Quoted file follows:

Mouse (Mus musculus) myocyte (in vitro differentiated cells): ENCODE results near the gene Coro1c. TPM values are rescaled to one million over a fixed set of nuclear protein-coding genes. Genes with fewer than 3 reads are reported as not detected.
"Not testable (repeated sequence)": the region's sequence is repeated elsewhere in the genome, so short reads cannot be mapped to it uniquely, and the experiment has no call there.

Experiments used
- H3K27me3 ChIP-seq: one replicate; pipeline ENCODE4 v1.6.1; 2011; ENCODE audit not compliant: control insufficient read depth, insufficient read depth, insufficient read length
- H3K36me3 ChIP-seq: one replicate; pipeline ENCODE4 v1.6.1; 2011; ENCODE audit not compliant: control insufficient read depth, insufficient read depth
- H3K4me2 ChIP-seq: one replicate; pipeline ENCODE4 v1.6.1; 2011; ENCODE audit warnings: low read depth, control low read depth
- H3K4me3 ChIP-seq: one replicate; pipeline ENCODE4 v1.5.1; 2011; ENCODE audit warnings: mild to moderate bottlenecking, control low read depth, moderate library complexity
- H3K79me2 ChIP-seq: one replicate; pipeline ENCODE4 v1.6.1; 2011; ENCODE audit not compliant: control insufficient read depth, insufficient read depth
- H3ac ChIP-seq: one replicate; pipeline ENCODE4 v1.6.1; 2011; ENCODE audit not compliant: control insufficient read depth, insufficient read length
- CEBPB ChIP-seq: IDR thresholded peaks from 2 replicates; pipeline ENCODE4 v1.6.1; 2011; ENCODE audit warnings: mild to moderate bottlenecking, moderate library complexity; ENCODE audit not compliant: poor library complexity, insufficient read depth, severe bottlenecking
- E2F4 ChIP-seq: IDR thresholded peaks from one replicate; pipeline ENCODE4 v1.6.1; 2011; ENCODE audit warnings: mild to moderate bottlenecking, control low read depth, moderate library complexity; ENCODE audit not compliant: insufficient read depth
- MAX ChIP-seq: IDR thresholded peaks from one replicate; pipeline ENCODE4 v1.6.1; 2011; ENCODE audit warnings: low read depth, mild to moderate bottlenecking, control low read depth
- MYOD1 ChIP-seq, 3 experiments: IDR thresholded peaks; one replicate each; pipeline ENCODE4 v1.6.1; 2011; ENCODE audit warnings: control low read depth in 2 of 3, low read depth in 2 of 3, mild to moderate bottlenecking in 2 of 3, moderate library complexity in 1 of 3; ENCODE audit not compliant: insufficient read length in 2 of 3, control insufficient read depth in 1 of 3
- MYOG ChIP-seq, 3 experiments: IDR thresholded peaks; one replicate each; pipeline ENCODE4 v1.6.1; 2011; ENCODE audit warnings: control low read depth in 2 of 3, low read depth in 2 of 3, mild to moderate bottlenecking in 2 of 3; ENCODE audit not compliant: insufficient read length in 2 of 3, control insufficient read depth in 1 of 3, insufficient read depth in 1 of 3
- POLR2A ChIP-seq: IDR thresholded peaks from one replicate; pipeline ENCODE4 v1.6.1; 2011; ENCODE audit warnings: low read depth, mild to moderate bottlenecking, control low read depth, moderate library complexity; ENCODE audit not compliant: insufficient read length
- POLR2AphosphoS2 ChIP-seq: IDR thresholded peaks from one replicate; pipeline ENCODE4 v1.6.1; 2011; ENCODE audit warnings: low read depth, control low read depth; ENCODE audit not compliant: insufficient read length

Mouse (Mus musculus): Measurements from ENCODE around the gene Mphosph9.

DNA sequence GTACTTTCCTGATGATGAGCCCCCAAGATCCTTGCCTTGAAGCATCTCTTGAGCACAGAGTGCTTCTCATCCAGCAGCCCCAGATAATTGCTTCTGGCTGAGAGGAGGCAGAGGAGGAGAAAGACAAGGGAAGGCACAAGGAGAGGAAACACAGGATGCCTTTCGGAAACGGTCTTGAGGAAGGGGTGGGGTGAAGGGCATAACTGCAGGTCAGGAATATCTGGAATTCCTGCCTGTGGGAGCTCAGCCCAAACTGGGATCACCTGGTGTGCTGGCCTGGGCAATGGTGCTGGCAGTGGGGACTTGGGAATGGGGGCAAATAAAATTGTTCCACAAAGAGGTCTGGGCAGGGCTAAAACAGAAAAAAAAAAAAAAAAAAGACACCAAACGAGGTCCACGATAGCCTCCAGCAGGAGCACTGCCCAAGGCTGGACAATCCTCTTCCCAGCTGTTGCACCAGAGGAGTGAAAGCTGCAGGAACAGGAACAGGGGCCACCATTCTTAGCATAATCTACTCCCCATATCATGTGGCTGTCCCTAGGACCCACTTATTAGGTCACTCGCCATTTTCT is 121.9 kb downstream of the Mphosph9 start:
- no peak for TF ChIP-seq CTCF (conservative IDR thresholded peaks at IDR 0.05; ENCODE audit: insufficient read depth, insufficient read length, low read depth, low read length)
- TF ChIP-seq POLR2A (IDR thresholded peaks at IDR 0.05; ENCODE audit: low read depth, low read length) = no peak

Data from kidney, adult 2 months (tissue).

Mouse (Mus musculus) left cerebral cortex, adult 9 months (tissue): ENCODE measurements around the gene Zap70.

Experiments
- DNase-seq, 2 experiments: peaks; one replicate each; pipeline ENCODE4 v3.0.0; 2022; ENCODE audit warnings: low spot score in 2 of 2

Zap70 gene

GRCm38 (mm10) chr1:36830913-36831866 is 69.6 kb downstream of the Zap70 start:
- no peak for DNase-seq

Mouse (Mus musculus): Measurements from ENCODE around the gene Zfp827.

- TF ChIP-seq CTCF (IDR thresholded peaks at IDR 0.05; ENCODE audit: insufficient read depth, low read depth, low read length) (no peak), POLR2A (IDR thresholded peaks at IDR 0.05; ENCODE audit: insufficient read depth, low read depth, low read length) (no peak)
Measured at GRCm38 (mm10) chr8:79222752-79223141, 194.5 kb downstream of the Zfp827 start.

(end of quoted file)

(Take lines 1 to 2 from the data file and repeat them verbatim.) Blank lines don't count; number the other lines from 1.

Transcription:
Mouse (Mus musculus) myocyte (in vitro differentiated cells): ENCODE results near the gene Coro1c. TPM values are rescaled to one million over a fixed set of nuclear protein-coding genes. Genes with fewer than 3 reads are reported as not detected.
"Not testable (repeated sequence)": the region's sequence is repeated elsewhere in the genome, so short reads cannot be mapped to it uniquely, and the experiment has no call there.